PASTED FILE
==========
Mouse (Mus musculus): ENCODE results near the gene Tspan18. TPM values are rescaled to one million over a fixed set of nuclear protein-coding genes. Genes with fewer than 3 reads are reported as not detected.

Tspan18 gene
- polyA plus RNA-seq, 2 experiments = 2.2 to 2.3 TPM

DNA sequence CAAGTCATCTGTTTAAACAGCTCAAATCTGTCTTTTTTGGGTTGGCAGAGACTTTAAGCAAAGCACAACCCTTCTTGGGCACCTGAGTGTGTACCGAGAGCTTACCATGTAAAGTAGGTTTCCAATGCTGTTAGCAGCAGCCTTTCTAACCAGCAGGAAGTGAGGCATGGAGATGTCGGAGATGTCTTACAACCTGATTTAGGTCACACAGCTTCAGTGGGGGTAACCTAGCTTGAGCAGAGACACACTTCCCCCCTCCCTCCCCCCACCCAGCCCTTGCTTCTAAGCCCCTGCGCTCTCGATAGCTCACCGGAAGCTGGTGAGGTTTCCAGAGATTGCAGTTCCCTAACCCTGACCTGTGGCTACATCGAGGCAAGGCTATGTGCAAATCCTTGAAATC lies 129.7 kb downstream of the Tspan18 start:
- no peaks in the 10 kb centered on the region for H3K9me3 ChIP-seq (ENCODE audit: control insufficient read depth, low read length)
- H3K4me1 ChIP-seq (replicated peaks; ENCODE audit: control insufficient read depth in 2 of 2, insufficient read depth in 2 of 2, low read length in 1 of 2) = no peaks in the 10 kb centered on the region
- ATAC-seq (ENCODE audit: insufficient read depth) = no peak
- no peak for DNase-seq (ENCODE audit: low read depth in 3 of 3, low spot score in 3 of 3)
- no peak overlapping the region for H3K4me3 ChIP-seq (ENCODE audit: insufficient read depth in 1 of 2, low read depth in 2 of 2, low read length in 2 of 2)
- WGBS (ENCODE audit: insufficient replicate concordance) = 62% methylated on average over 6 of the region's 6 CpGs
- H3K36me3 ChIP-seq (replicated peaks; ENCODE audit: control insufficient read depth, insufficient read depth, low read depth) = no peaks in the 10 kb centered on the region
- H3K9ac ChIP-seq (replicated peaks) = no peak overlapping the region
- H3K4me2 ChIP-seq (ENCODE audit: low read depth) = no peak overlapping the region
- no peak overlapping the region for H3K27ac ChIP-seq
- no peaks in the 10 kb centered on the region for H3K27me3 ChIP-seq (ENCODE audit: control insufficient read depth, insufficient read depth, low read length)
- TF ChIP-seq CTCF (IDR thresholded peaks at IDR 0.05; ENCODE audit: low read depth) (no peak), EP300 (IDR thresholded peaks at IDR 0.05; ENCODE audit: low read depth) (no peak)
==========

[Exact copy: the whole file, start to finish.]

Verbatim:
Mouse (Mus musculus): ENCODE results near the gene Tspan18. TPM values are rescaled to one million over a fixed set of nuclear protein-coding genes. Genes with fewer than 3 reads are reported as not detected.

Tspan18 gene
- polyA plus RNA-seq, 2 experiments = 2.2 to 2.3 TPM

DNA sequence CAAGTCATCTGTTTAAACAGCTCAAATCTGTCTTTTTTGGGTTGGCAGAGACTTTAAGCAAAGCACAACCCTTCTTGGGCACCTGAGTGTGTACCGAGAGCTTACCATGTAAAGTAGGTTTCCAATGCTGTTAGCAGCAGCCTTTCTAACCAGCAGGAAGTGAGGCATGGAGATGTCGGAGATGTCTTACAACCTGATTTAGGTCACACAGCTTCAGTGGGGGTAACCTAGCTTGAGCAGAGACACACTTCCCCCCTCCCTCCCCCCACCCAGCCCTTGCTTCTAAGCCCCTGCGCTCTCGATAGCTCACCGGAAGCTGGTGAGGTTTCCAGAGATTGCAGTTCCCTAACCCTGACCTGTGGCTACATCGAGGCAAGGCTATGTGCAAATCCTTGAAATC lies 129.7 kb downstream of the Tspan18 start:
- no peaks in the 10 kb centered on the region for H3K9me3 ChIP-seq (ENCODE audit: control insufficient read depth, low read length)
- H3K4me1 ChIP-seq (replicated peaks; ENCODE audit: control insufficient read depth in 2 of 2, insufficient read depth in 2 of 2, low read length in 1 of 2) = no peaks in the 10 kb centered on the region
- ATAC-seq (ENCODE audit: insufficient read depth) = no peak
- no peak for DNase-seq (ENCODE audit: low read depth in 3 of 3, low spot score in 3 of 3)
- no peak overlapping the region for H3K4me3 ChIP-seq (ENCODE audit: insufficient read depth in 1 of 2, low read depth in 2 of 2, low read length in 2 of 2)
- WGBS (ENCODE audit: insufficient replicate concordance) = 62% methylated on average over 6 of the region's 6 CpGs
- H3K36me3 ChIP-seq (replicated peaks; ENCODE audit: control insufficient read depth, insufficient read depth, low read depth) = no peaks in the 10 kb centered on the region
- H3K9ac ChIP-seq (replicated peaks) = no peak overlapping the region
- H3K4me2 ChIP-seq (ENCODE audit: low read depth) = no peak overlapping the region
- no peak overlapping the region for H3K27ac ChIP-seq
- no peaks in the 10 kb centered on the region for H3K27me3 ChIP-seq (ENCODE audit: control insufficient read depth, insufficient read depth, low read length)
- TF ChIP-seq CTCF (IDR thresholded peaks at IDR 0.05; ENCODE audit: low read depth) (no peak), EP300 (IDR thresholded peaks at IDR 0.05; ENCODE audit: low read depth) (no peak)